Residents of the Sunflower State have plenty of health care options. According to a study by US News, Kansas has the 30th best health care in the nation when it comes to access, quality, and good public health.
Kansas residents can get health insurance through several options:
Where do most Kansas residents get their health insurance coverage?
|Individual or family||9%|
|Source: Kaiser Family Foundation, Health Insurance Coverage of the Total Population|
Eight percent of KS residents are uninsured, less than the national average. That’s good news for policyholders, as the more uninsured people there are, the higher rates are for insured people.
Kansas residents spend an average of $7,651 per year on health care expenditures, less than the national average. What influences health insurance prices in Kansas? Rates vary person to person, but are based primarily on these factors:
Insurance companies analyze your body mass to determine your risk-level. That’s because, according to the CDC, a high body mass often leads to serious health conditions. As a result, people with a high BMI pay higher insurance rates.
In 2016, Kansas had a 31.2 percent obesity rate, the 22nd highest rate in the country. Out of the many state residents who used QuoteWizard to compare health insurance plans, 35 percent have a BMI in the obese range.
According to HealthCare.gov, older people tend to pay up to three times more for health care than younger people. Kansas residents who used QuoteWizard to shop for health insurance are, on average, 40 years old.
Marketplace plans come in metal tiers: bronze, silver, gold, and platinum. If you want more coverage, expect a higher monthly premium.
How much is health insurance in Kansas? These are the monthly premiums for a middle-aged resident in Kansas in 2018:
|Source: Kaiser Family Foundation, Change in Average Marketplace Premiums by Metal Tier|
Gold plans cost about 32 percent more than bronze plans. However, in Kansas, gold plans actually cost less than silver plans. Why? Insurance prices were scrambled after the government ended certain subsidies. To make up for these changes, insurers increased the price of silver plans.
That means KS residents can buy more coverage for low monthly premiums. Gold plans cover 80 percent of medical costs, whereas bronze plans cover 60 percent of costs. Depending on upcoming legislation, these prices could change.
You may also qualify for a catastrophic plan, the lowest level of coverage available in a marketplace. These plans have low monthly premiums, but a yearly deductible of $7,150. It will save you money to buy a gold or bronze plan if you need to use your insurance.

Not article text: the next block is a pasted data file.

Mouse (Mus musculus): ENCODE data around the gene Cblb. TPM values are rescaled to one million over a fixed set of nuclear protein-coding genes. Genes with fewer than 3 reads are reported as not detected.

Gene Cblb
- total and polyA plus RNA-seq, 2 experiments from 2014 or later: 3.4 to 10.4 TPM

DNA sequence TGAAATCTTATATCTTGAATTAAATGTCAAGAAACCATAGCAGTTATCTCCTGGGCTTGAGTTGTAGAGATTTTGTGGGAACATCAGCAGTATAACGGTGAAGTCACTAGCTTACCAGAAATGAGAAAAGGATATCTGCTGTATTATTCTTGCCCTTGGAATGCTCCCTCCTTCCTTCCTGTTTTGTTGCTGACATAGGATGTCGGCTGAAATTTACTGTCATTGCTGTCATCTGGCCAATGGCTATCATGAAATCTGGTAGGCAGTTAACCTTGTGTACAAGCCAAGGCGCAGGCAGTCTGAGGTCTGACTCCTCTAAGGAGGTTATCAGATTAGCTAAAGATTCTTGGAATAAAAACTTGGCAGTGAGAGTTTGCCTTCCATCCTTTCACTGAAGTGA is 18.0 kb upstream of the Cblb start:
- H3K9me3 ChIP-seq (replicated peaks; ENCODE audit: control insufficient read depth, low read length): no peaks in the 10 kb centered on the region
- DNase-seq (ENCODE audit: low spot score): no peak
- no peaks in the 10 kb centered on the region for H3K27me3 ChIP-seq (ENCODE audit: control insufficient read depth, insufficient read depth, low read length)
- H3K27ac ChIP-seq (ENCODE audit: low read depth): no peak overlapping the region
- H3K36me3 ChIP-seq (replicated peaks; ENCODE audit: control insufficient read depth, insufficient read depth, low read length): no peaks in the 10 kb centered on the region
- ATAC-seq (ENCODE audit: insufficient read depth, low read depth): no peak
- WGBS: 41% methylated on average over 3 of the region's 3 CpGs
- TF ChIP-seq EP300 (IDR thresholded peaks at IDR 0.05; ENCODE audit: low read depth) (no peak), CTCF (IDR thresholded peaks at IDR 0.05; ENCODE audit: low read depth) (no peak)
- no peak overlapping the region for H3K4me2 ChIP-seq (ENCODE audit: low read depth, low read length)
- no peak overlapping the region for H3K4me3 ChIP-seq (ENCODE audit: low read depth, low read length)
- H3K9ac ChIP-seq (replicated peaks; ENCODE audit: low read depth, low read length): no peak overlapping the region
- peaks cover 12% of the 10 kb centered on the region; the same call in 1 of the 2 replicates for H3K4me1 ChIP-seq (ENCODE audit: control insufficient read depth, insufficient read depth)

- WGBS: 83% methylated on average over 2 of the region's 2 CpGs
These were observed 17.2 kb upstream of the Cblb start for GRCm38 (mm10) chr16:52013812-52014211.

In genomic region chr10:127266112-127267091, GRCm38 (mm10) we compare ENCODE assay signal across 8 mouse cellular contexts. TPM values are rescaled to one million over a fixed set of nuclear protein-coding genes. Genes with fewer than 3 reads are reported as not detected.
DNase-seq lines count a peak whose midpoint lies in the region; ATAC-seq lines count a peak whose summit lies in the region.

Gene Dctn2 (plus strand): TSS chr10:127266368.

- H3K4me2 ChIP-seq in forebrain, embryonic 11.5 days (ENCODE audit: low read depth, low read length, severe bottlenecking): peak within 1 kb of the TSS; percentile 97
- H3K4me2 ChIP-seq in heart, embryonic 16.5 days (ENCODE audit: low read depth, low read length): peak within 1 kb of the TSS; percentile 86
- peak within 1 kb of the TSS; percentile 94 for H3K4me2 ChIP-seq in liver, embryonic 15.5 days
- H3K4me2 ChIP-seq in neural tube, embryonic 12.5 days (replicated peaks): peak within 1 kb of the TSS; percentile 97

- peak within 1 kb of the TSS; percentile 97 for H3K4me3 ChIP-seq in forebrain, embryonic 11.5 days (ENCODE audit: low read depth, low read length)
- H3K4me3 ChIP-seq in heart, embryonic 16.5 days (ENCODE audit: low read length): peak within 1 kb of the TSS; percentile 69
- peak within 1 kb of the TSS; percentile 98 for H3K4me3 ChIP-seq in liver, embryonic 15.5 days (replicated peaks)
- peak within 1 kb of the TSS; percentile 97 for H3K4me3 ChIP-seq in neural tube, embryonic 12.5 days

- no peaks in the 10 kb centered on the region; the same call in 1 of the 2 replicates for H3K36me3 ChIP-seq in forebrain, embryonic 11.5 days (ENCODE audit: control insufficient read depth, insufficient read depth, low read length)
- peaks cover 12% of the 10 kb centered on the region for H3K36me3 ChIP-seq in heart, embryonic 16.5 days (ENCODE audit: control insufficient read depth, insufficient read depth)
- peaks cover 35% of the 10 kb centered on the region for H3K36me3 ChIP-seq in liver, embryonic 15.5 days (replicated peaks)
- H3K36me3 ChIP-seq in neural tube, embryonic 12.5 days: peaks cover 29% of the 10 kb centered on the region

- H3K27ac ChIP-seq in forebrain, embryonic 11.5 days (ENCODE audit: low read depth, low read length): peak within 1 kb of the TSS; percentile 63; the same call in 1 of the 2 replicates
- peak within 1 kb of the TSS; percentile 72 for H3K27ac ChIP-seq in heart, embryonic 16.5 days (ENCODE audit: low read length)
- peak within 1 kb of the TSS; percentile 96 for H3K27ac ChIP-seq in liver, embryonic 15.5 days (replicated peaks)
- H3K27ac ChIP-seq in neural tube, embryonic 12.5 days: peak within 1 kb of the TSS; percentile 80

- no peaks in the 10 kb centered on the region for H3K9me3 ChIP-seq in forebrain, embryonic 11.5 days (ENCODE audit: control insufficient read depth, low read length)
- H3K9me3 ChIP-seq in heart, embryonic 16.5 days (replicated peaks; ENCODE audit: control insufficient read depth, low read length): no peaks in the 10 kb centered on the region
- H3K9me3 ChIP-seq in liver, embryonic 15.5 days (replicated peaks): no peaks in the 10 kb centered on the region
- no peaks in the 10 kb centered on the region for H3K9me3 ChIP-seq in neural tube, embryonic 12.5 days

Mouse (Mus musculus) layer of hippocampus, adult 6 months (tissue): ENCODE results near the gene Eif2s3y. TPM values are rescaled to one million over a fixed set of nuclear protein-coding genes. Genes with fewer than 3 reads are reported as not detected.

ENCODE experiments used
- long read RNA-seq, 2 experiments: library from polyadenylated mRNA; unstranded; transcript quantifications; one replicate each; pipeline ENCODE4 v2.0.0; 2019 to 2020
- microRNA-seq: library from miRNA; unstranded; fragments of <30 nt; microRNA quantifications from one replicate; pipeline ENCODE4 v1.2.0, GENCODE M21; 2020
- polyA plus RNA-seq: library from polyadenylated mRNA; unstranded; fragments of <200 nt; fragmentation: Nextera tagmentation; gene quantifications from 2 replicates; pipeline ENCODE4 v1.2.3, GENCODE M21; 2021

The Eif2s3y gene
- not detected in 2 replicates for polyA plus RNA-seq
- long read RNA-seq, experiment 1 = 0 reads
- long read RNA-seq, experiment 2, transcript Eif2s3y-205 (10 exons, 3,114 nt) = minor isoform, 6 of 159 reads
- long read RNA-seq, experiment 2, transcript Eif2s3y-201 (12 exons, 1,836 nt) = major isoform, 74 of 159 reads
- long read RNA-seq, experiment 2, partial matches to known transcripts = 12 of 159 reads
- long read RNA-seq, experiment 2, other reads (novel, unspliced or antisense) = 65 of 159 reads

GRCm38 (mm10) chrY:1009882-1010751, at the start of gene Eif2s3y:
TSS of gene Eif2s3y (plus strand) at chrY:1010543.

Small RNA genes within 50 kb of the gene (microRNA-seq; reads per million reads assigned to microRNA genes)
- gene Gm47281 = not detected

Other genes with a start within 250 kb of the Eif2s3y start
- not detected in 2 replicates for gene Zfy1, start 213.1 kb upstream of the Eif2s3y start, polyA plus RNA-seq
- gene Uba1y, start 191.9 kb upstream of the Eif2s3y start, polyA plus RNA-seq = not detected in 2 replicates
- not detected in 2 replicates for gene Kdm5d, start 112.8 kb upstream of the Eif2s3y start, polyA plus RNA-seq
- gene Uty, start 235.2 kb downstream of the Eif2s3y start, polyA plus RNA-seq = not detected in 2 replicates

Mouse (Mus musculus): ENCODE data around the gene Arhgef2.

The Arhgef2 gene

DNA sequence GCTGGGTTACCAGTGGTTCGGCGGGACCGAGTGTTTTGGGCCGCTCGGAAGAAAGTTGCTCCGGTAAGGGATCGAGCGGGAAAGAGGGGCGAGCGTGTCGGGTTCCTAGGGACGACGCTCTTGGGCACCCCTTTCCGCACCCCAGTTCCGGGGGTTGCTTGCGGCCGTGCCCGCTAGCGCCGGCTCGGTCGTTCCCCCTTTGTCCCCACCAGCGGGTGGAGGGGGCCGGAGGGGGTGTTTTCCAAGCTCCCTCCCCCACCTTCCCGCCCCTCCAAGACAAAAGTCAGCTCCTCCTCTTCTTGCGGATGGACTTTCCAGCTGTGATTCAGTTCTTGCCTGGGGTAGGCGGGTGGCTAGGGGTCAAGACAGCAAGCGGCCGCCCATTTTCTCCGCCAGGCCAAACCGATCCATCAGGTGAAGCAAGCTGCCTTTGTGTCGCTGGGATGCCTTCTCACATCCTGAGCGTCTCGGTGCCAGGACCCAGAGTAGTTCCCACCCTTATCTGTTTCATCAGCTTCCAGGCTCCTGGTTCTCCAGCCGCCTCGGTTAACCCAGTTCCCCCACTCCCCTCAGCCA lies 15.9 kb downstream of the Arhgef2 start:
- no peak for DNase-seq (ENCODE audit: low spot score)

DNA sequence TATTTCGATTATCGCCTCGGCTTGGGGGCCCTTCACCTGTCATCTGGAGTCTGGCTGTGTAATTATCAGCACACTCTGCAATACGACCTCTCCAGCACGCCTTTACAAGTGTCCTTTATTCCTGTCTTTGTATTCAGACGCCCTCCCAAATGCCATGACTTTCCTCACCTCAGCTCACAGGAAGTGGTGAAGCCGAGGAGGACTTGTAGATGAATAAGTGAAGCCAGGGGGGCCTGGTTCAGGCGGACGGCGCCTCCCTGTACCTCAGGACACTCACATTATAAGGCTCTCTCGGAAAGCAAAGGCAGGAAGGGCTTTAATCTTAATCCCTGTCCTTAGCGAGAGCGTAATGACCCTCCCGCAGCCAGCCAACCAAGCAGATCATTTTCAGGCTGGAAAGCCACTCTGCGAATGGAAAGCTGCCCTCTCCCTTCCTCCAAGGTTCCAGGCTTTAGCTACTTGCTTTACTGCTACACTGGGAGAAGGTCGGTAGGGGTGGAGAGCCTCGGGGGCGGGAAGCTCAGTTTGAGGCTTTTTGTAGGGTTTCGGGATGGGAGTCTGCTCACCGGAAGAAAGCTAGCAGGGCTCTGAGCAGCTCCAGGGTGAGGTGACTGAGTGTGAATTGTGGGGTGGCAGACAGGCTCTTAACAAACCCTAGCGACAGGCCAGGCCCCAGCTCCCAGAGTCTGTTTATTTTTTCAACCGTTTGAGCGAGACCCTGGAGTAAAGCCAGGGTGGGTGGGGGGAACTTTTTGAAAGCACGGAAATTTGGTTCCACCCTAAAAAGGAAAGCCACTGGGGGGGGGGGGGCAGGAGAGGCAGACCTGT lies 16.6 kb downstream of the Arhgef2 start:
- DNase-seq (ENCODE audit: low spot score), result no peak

Many people don’t know that their zip code plays a big role in how much they’ll be paying monthly. That’s because every state has different health care rules, regulations, and providers.
Health insurance rates are also community-rated, so your costs partly depend on the combined claims everyone files. If your community files an abnormally high number of claims, your prices could rise.
That also means that living in a health-conscious state could lead to lower monthly premiums. According to America’s Health Rankings, Kansas is the 25th healthiest state in the nation.
What are the best health insurance companies in Kansas? These companies offer both individual and family plans in the Sunflower State:
The Affordable Care Act limits what insurers can use to determine your health insurance costs.
There’s a limit to how much you’ll be paying out-of-pocket for a marketplace plan. In 2018, the out-of-pocket maximum is $7,350 for an individual plan and $14,700 for a family plan.
Kansas law requires health insurance companies to provide at least some coverage for the following services:
There are additional services that providers need to offer coverage for. Find the complete list on cms.gov.
Medicare and Medicaid are both health care aid programs funded by the US government. Medicare aids seniors, while Medicaid helps low-income families and children.
Medicare aids seniors 65 and older. There are several coverage options within the Medicare program, including parts A, B, C, D, and supplemental coverage plans. As a KS resident, you may qualify for one of these Medicare Savings Programs:
|Household Size||Maximum Yearly Income|
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